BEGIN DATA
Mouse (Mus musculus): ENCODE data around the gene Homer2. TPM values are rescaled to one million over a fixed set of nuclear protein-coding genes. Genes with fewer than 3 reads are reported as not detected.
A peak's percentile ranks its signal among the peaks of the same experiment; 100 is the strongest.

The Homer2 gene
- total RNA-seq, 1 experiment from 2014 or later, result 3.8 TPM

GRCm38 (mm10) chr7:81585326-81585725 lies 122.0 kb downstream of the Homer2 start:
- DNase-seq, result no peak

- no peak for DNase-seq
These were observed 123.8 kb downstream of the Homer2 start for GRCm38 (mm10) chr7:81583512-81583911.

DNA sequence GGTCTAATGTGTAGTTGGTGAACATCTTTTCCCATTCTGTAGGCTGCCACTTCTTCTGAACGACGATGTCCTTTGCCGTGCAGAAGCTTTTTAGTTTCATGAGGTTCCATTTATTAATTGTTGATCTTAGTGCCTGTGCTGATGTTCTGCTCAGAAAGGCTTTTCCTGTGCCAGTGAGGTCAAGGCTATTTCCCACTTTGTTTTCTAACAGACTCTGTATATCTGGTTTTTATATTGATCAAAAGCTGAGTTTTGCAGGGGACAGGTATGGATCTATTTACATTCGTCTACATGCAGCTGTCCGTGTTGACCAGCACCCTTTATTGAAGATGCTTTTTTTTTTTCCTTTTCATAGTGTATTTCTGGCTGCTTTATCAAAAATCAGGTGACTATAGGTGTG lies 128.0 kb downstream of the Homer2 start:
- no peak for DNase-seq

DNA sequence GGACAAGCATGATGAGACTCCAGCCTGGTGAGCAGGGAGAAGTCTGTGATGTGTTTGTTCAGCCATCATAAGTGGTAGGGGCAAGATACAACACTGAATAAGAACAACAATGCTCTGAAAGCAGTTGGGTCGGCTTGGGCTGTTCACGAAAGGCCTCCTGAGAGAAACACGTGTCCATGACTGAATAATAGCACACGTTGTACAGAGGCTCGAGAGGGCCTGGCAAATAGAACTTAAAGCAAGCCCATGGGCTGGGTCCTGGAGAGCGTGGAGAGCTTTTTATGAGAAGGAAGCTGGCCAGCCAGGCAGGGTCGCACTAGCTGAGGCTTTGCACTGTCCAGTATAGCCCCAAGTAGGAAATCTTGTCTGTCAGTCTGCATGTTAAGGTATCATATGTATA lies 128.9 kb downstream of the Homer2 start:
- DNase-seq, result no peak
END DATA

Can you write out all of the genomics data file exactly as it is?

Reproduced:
Mouse (Mus musculus): ENCODE data around the gene Homer2. TPM values are rescaled to one million over a fixed set of nuclear protein-coding genes. Genes with fewer than 3 reads are reported as not detected.
A peak's percentile ranks its signal among the peaks of the same experiment; 100 is the strongest.

The Homer2 gene
- total RNA-seq, 1 experiment from 2014 or later, result 3.8 TPM

GRCm38 (mm10) chr7:81585326-81585725 lies 122.0 kb downstream of the Homer2 start:
- DNase-seq, result no peak

- no peak for DNase-seq
These were observed 123.8 kb downstream of the Homer2 start for GRCm38 (mm10) chr7:81583512-81583911.

DNA sequence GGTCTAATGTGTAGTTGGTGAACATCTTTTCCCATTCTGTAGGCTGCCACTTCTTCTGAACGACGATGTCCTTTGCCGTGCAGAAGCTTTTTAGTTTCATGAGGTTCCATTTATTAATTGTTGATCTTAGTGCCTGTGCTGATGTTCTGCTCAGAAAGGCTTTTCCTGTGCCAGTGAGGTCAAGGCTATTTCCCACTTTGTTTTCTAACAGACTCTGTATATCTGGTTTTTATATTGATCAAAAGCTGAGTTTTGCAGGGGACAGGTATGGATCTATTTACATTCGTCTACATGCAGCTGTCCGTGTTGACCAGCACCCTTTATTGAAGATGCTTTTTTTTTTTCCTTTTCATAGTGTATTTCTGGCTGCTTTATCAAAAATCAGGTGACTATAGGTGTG lies 128.0 kb downstream of the Homer2 start:
- no peak for DNase-seq

DNA sequence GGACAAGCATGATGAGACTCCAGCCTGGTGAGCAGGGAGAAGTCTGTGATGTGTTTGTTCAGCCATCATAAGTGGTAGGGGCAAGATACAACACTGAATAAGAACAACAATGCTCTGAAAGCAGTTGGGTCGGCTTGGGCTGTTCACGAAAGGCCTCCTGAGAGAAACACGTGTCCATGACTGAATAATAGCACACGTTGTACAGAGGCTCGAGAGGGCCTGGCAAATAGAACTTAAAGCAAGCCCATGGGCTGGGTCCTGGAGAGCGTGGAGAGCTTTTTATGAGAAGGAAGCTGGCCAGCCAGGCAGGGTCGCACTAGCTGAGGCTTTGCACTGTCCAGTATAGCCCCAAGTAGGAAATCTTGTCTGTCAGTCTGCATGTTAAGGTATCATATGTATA lies 128.9 kb downstream of the Homer2 start:
- DNase-seq, result no peak